On December 14, 2011, the FTSE Group published the results of its market consultation on the minimum free float  requirements for inclusion of premium London-listed companies  in the FTSE UK Index Series – one of the most recognized indices in the world, which includes the FTSE 100 Index. The key outcome of the consultation is that, as of January 1, 2012, the minimum free float required for UK-incorporated companies will increase from 15% to 25%, with grandfathering of existing FTSE companies until January 1, 2014.
I. Current Free Float Requirements
Under the FTSE Ground Rules, companies that wish to be included in the FTSE UK Index Series must maintain a minimum free float:
- of at least 50%, if not incorporated in the UK; or
- of at least 15% (or 5% where the relevant company’s market capitalization exceeds US $5 billion), if incorporated in the UK.
On October 14, 2011, Chancellor Strine of the Court of Chancery of the State of Delaware issued a decision in In re Southern Peru Copper Corp. Shareholder Derivative Litig., C.A. No. 961-CS. In the 105-page decision, Chancellor Strine ultimately found that the controlling stockholder defendants had breached their fiduciary duty of loyalty and awarded damages of over $1.2 billion, which may be paid by the controlling stockholder by returning some of the stock consideration received from the controlled company in the transaction. The decision provides important guidance for companies engaging in M&A transactions with their controlling stockholders.
In 2004, Southern Peru Copper Corporation, an NYSE-listed mining company, received a proposal from its majority stockholder, Grupo Mexico, S.A.B. de C.V. Under the proposal, Southern Peru would acquire Grupo Mexico’s 99.15% interest in Minera Mexico, S.A. de C.V., a non-publicly traded Mexican mining company, for $3.1 billion in Southern Peru stock. Because of Grupo Mexico’s self-interest in the transaction, Southern Peru formed a Special Committee of disinterested directors to consider the transaction. The Special Committee retained its own financial and legal advisors.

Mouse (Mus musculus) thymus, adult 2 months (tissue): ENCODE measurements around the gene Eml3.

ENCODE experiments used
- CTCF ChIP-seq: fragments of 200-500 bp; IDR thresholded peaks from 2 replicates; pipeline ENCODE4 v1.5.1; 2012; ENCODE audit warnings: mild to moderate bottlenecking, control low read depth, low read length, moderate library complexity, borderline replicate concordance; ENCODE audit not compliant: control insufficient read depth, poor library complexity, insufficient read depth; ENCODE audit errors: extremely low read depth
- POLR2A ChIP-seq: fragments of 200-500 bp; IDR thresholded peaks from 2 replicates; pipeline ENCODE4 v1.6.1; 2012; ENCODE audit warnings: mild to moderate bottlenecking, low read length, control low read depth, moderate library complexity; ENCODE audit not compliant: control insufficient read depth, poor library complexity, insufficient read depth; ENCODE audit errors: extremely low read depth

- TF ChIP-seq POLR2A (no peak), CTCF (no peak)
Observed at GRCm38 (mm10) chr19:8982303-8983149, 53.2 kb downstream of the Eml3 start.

Recently, a debate has emerged about the merits of certain proposed piecemeal reforms to the Williams Act’s 13(d) disclosure regime. The aim of our paper, The Williams Act: A Truly “Modern” Assessment, is to examine the implications of these proposals and to suggest that, before making any changes to the regime, the Commission should undertake a comprehensive review of the role of the Williams Act in today’s market and decide what best serves overall shareholder interests. The paper was prepared on behalf of certain members of the Managed Funds Association and was sent in advance of various meetings with the Staff of the Securities and Exchange Commission and with certain SEC Commissioners. The participants at those meetings included Pershing Square Capital and JANA Partners, as well as BlackRock, California State Teachers’ Retirement System, Florida State Board of Administration, The New York State Common Retirement Fund, Ontario Teachers’ Pension Plan Board, TIAA-CREFF, T. Rowe Price, and pension fund representatives of Change to Win and the United Food and Commercial Workers Union.
The Williams Act: An Historical Perspective
Enacted in 1968, the Williams Act was a response to a wave of hostile coercive takeover attempts, primarily cash tender offers. At the time the Williams Act was passed, the vast majority of shares were owned by individual shareholders, a fragmented and ill-informed group unprepared to exert their rights as shareholders. Cash tender offers posed the real risk of destroying value by forcing shareholders to tender their shares on a compressed timetable.